Ripe Plantains in Coconut Oil

Anyone who has dined in a cuban restaurant should be familiar with fried ripe (sweet) plaintains – and know that when they’re good, they are REALLY good – sweet, caramelized, and delicious… but when they’re bad, they’re dense, doughy, and bland.  The key?  Semantics.  “Ripe” in the plantain world doesn’t mean golden and inviting like a ripe banana – or even modestly spotted. It’s way past inviting, and even farther than banana bread territory. The first time I tried to replicate the dish at home after having some particularly fantastic ones at a local cuban place, I looked up instructions online that told me “even some mold is acceptable,” but I wasn’t quite ready to commit.

A ripe sweet plantain will be completely, or almost completely black, starting to soften, and may sport some small spots of mold. No really, the mold is ok. You want the mold. At this phase the sugars have become concentrated to break down the starchiness of a green or not quite ripe fruit, and change the flavor from bland to “dessert.” It may take a few weeks if you buy your plantains while they’re still green – they’re not at all an “on demand” food; it’s much more like waiting for a delicious surprise.

Check out my last batch – they’re like the banana’s terrifying zombie cousin at this stage:

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Once you’ve got actually truly ripened sweet plaintain, run you knife along the length of the plantain so you can peel it (the skin is tougher than a banana) and slice into rounds on a diagonal to maximize flat surface area. Get a pan of oil (I use coconut oil both for flavor and the higher smoke point, although canola works) heated over medium-medium high depending on your burner. You want it hot enough that the plantains sizzle going into the pan, but not so hot that it gets all rude and spits back at you.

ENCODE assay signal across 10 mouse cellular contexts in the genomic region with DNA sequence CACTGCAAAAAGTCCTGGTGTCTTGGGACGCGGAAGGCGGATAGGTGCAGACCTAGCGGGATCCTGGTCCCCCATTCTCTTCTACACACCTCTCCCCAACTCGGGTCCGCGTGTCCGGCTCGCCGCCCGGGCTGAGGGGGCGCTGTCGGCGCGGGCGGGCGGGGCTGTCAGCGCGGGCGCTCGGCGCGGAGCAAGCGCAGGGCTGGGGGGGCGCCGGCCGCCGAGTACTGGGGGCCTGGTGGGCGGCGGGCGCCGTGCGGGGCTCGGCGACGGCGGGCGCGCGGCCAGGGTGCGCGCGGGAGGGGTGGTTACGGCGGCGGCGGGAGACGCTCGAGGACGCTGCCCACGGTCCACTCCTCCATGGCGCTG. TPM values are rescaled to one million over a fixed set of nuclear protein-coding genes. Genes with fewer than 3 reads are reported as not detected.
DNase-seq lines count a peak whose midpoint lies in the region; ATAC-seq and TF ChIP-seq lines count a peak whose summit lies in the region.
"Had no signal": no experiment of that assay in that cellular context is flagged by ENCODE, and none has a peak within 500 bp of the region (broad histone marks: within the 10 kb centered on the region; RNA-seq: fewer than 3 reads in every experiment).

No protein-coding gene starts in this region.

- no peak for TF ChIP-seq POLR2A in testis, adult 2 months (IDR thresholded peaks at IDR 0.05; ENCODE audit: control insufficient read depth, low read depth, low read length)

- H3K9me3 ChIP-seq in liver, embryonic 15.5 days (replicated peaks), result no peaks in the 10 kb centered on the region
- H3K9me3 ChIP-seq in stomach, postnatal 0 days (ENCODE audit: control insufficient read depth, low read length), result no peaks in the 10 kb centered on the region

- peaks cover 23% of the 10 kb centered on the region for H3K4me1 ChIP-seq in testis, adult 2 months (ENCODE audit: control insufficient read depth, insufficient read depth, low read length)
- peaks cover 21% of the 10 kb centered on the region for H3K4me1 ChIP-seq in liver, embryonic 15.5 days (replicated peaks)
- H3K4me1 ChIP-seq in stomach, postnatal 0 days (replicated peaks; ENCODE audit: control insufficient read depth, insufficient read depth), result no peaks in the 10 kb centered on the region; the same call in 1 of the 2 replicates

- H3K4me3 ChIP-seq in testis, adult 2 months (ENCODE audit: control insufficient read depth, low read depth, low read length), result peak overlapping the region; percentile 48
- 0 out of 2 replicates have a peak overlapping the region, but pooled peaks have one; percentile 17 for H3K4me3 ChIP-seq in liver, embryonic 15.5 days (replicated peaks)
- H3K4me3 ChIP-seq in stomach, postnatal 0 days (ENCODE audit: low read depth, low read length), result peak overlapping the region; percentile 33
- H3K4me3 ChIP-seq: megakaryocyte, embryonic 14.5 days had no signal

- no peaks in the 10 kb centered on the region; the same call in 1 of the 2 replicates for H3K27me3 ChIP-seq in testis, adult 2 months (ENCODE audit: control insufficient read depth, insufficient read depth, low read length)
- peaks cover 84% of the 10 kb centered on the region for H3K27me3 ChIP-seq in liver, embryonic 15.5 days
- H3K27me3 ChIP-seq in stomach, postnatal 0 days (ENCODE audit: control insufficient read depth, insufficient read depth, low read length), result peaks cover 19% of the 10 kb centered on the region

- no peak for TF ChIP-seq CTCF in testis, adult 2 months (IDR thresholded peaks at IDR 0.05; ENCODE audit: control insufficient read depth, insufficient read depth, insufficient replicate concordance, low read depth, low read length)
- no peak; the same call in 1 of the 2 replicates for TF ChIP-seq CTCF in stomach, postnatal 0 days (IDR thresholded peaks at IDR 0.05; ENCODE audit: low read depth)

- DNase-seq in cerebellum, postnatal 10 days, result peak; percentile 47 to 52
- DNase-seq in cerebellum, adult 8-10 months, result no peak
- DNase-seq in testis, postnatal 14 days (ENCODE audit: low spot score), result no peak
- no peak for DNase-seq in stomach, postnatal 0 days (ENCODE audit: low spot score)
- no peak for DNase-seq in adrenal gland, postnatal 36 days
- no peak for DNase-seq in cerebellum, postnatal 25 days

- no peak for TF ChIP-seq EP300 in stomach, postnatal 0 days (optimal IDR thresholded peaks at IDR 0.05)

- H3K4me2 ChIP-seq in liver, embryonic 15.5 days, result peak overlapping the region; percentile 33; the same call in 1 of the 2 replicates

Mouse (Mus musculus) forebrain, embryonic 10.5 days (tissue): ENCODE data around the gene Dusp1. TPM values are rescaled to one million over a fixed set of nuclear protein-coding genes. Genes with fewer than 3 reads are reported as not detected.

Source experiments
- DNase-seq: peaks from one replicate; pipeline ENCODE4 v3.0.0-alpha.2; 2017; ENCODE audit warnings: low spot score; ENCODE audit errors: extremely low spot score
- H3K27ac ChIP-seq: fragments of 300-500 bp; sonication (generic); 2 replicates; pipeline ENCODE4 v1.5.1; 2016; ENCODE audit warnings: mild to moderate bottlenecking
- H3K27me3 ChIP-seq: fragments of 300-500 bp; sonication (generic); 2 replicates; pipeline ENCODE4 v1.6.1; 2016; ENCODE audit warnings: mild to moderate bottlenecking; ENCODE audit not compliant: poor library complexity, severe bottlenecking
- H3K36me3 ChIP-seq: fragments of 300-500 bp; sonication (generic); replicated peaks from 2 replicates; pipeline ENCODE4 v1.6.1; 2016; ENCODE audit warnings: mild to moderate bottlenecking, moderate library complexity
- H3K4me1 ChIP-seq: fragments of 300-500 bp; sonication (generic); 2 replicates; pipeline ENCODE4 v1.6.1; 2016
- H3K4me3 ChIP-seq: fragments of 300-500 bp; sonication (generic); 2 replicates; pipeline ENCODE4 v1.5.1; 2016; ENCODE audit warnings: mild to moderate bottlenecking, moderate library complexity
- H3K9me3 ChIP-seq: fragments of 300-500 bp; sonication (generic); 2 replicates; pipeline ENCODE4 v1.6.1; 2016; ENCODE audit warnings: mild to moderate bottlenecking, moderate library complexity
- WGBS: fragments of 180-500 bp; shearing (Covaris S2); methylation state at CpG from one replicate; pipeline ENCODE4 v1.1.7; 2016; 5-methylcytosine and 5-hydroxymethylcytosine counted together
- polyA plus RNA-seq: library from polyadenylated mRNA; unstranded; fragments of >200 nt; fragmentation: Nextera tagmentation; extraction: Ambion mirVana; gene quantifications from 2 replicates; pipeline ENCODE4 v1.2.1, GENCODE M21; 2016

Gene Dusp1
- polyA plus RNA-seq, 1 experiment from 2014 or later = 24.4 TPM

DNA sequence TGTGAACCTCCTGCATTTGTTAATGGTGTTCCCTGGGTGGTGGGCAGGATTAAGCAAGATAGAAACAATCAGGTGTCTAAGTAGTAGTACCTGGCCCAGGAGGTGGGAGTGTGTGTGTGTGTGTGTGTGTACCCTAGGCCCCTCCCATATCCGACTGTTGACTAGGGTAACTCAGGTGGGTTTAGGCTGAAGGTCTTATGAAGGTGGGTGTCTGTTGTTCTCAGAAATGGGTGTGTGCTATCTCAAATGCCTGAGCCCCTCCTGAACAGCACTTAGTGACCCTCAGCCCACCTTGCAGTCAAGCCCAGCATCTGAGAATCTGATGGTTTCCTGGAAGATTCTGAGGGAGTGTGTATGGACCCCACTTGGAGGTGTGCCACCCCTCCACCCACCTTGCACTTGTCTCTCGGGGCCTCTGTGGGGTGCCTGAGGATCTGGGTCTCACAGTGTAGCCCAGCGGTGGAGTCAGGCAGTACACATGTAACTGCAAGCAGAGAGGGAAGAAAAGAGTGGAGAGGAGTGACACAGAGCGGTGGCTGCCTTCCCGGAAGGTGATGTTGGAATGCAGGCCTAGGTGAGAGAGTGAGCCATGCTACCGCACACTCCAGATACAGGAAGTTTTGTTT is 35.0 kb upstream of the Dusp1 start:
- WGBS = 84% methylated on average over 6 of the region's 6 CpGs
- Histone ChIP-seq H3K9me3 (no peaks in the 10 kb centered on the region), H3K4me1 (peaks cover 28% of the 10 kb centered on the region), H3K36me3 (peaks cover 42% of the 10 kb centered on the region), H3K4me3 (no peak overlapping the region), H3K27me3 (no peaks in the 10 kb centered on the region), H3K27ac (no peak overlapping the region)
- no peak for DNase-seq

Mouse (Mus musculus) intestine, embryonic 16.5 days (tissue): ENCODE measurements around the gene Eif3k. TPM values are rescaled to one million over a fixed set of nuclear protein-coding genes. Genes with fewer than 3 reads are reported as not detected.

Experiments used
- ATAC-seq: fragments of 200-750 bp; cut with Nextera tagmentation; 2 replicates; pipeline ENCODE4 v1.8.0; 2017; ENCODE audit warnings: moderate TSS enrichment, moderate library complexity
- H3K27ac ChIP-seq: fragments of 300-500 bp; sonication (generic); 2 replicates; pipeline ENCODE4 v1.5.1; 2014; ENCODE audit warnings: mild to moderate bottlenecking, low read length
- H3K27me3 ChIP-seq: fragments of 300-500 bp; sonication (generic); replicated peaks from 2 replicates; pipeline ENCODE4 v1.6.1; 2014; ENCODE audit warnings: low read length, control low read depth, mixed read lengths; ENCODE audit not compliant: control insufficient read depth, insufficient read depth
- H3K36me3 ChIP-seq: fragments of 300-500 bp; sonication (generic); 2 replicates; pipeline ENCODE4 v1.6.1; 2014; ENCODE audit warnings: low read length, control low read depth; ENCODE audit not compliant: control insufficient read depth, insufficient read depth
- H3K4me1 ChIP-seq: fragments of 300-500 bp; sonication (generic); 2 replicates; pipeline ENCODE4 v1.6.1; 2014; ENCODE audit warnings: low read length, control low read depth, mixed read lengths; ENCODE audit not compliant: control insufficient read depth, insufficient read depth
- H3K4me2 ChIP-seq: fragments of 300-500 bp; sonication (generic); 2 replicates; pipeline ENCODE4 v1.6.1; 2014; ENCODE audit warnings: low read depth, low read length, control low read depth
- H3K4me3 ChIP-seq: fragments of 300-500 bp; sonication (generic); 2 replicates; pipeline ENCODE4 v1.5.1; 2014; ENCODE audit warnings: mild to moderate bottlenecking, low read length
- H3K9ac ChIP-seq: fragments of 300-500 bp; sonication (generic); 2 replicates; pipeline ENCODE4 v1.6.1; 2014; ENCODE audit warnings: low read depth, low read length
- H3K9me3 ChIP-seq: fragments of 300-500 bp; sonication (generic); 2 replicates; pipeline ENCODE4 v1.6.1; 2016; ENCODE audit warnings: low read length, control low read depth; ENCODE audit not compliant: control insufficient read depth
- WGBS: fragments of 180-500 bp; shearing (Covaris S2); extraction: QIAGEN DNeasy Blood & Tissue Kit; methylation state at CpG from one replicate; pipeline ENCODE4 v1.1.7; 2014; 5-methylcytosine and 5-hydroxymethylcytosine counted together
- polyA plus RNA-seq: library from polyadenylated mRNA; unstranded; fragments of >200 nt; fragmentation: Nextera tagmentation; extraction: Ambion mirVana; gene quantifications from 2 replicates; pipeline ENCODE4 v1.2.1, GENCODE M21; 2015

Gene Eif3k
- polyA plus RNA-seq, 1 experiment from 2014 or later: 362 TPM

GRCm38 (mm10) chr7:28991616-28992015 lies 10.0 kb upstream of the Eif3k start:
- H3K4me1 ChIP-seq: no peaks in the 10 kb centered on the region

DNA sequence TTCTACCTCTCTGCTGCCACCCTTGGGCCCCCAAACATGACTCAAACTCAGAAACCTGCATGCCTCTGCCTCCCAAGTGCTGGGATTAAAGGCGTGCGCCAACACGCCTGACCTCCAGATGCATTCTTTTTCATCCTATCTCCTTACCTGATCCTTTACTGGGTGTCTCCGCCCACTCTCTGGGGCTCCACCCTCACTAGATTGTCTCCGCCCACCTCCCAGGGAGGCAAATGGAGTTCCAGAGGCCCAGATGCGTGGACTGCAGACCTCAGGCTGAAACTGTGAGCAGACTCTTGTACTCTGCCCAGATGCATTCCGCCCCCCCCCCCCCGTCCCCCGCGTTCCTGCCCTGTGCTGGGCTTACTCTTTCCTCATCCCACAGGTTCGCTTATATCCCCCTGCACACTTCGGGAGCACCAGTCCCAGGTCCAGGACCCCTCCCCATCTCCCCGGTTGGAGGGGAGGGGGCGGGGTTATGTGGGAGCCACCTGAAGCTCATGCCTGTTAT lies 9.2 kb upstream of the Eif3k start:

I like to keep an eye so it doesn’t get too hot, and cook my plantains a little slowly so they can get golden brown and caramelized on the outside. The slightly orange color of them will brighten to intense yellow as they are getting done.

They’re delicious as is, or you can get adventurous and sprinkle some curry powder or salt & cayenne on them if spicy is your thing. (Curry powder is my favorite way yum!)

So on’t be scared. They look like moldy giant fingers of death… but inside they’re waiting to be warn, chewy, caramelized goodness!

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